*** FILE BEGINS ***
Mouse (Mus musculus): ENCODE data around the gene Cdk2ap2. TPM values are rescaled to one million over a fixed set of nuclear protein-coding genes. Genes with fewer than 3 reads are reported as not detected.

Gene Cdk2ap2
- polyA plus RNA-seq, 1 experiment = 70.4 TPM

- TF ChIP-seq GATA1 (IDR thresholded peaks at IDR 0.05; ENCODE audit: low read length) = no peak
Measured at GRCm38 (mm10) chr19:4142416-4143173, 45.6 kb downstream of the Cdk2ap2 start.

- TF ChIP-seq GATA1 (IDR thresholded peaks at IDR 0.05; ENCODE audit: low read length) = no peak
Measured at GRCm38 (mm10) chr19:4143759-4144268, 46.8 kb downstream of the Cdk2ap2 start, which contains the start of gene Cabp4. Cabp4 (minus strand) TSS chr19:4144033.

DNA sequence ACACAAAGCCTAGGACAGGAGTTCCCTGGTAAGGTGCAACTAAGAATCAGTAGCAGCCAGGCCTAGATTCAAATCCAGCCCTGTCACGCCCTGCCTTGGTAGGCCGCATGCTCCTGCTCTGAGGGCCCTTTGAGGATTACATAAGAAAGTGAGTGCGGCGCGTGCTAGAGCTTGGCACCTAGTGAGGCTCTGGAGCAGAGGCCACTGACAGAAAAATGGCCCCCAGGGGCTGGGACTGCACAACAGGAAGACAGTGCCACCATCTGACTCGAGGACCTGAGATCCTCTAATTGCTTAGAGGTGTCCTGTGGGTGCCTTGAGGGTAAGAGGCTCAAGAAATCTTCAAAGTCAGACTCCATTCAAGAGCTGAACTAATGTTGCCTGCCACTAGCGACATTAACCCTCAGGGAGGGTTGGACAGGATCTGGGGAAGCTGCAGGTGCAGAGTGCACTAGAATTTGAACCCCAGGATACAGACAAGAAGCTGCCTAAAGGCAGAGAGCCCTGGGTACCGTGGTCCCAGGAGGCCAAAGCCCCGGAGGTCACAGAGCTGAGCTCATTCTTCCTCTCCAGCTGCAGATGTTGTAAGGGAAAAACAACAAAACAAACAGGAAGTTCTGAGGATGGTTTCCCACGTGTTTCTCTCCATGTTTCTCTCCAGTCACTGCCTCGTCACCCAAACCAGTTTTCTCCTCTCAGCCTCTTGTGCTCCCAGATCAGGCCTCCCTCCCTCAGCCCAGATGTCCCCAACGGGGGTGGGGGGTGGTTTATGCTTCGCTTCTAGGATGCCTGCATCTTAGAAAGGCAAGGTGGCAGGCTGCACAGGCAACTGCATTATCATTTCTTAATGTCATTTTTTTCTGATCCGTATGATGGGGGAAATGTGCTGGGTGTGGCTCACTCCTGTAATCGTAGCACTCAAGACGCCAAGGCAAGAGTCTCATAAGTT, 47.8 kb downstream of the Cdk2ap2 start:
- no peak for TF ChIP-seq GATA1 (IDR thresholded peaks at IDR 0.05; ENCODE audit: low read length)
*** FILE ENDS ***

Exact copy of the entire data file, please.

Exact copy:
Mouse (Mus musculus): ENCODE data around the gene Cdk2ap2. TPM values are rescaled to one million over a fixed set of nuclear protein-coding genes. Genes with fewer than 3 reads are reported as not detected.

Gene Cdk2ap2
- polyA plus RNA-seq, 1 experiment = 70.4 TPM

- TF ChIP-seq GATA1 (IDR thresholded peaks at IDR 0.05; ENCODE audit: low read length) = no peak
Measured at GRCm38 (mm10) chr19:4142416-4143173, 45.6 kb downstream of the Cdk2ap2 start.

- TF ChIP-seq GATA1 (IDR thresholded peaks at IDR 0.05; ENCODE audit: low read length) = no peak
Measured at GRCm38 (mm10) chr19:4143759-4144268, 46.8 kb downstream of the Cdk2ap2 start, which contains the start of gene Cabp4. Cabp4 (minus strand) TSS chr19:4144033.

DNA sequence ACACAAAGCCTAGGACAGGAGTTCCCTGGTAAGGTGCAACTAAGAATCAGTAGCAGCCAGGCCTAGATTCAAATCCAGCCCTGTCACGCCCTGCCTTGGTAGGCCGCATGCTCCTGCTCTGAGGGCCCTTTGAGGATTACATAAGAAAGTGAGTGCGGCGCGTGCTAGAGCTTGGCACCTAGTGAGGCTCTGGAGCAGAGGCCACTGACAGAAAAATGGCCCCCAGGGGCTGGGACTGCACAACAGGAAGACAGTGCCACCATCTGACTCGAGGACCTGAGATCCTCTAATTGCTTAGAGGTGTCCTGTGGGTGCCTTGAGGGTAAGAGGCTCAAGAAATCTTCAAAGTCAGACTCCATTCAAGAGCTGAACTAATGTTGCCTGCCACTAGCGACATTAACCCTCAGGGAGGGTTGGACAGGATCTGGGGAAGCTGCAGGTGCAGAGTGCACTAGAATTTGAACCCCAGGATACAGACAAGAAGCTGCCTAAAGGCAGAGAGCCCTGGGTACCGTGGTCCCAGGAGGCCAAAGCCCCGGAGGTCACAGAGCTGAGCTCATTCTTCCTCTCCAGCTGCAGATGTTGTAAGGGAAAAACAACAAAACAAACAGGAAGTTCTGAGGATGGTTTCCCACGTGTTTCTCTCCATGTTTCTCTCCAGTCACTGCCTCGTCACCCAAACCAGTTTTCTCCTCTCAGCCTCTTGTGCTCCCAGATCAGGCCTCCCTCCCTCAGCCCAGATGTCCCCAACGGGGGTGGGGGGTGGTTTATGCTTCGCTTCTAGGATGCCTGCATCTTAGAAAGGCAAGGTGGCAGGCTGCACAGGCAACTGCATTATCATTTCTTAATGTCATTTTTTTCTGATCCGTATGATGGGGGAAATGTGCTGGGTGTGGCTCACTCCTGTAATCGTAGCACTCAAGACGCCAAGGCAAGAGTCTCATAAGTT, 47.8 kb downstream of the Cdk2ap2 start:
- no peak for TF ChIP-seq GATA1 (IDR thresholded peaks at IDR 0.05; ENCODE audit: low read length)